“The smell of that buttered toast simply spoke to Toad, and with no uncertain voice; talked of warm kitchens, of breakfasts on bright frosty mornings, of cozy parlour firesides on winter evenings, when one’s ramble was over and slippered feet were propped on the fender; of the purring of contented cats, and the twitter of sleepy canaries.”
~Kenneth Grahame, The Wind in the Willows
I’m not a practitioner of the ancient art of aromatherapy for medicinal purposes but I do know certain smells can transport me more effectively than any other mode of travel. One whiff of a familiar scent can take me back years to another decade and place, almost in time traveling mode. I am so in the moment, both present and past, my brain sees, hears, feels everything as it was before.
The most vivid are kitchen smells, to be sure. Cinnamon becomes my Grandma’s farm kitchen, roasting turkey is my mother’s kitchen on Thanksgiving Day, fresh baked bread is my own kitchen during the years I needed to knead as therapy during medical training. Today it is the warmth of a slice of chocolate babka bread for breakfast.
Occasionally I have the privilege of babysitting infants whose skin smells of baby shampoo and powder, so like the soft velvet of my own childrens’. The newly born wet fur of my foals carries the sweet and sour amnion that was part of every birth I’ve been part of: delivering others and delivering my own. My heart races at the memory of the drama of those first breaths.
The garden yields its own treasure: tea roses, sweet peas, heliotrope, lemon blossom take me back to lazy breezes past blossoms planted along the house, wafting through open bedroom windows. The fragrance of the earth after a long awaited rain will remind me of how things smell outside this morning.
I doubt any aromatherapy kit would include my most favorite–the farm smells: newly mown hay, fresh fir shavings for stall bedding, the mustiness of the manure pile, the green sweetness of a horses’ breath.
Someday I’ll figure out how to bottle all these up to keep forever. Years from now my rambles will be over, when I’m too feeble to walk to the barn or be part of the hay harvest crew any longer, I can sit by my fireplace, close my eyes, open it up and take a whiff now and then. It’ll take me back to a day like today with the best smells on earth in my own backyard.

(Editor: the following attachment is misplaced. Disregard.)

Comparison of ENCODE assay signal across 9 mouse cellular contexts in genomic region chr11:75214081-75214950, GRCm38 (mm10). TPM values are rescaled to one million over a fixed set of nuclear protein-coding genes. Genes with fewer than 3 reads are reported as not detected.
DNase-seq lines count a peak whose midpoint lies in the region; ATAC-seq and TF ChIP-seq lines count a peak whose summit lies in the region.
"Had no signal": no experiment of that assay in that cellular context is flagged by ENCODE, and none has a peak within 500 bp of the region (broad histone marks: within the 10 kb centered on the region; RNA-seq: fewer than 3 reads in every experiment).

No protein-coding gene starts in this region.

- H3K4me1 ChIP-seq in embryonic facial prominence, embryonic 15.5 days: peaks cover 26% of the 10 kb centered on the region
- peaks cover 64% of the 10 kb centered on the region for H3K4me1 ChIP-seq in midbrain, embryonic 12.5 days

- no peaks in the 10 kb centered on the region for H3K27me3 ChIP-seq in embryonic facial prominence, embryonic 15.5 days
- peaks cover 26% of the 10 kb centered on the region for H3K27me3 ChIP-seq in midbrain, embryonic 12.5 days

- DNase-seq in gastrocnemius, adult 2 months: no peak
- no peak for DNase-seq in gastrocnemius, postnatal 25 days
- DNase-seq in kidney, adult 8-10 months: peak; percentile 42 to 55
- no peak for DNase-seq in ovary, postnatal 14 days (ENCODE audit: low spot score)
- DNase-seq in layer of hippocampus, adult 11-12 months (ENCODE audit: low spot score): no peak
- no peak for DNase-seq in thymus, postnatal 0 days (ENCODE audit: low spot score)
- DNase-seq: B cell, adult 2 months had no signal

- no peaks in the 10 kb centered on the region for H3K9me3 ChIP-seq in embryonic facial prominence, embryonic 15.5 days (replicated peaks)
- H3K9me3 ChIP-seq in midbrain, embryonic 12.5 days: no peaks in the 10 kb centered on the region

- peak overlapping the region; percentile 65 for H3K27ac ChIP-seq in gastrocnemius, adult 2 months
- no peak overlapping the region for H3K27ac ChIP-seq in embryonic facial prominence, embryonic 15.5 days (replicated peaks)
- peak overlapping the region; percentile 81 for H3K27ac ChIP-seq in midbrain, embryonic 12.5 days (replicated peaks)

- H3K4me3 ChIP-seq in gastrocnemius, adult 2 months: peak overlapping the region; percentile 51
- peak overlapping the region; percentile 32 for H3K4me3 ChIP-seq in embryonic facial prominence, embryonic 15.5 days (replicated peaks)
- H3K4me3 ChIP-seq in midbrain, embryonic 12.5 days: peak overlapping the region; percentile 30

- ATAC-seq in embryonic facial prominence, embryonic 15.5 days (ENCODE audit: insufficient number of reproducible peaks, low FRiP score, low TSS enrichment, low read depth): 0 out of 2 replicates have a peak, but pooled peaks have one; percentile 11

They will simply speak to me with no uncertain voice.
4 thoughts on “The Smell of Buttered Toast”
You have a beautiful blog! So glad I found it through Lindsay.
Oh, yes. I absolutely agree that smell triggers the deepest memories. I’m sometimes thrown back into a memory of the past with a visceral power that I could not have anticipated. xo
Sounds can also recall memories vividly, and even more vividly when combined with smells….as for me when I wrote this poem after hearing a Kildeer and smelling the newly mown hay…
The Kildeer’s Cry
He walked beside me, beside the mower in knee deep alfalfa
A small man, a short man,
not an impressive man.
The sun was hot, the smell of newly mowed hay drying
lay sweetly in the air,
we worked and laughed free of care.
Her cry cut the air like a knife, her fluttering, faked broken wing
dragging in the dust beside the ditch,
there beyond our reach.
He motioned me to stop the horses, to stop the mower at once.
Slowly, carefully, he circled out,
listened for the Kildeer ‘s frantic shout.
There, in the tall growth, cunningly concealed lay the nest.
With gentle hands he raised it,
placed it in a spot more fit
where no hoof or wheel, mowing blade or scouring rake
would smash the precious eggs,
the nested tiny spotted eggs.
A small man, a short man, not an impressive man.
A man who in that moment’s mercy changed me,
engraved my heart and molded me.
A small man, a short man, not an impressive man,
who lives through all my years,
with the haunting cry of that Kildeer.
Copyright Eugenia Lieb Rocca
I just wrote a post about recalling memories, but mine were more about visual triggers. However, I have to agree that smells transport me back like no other. Sometimes, when I close my eyes, I feel like I’m right there.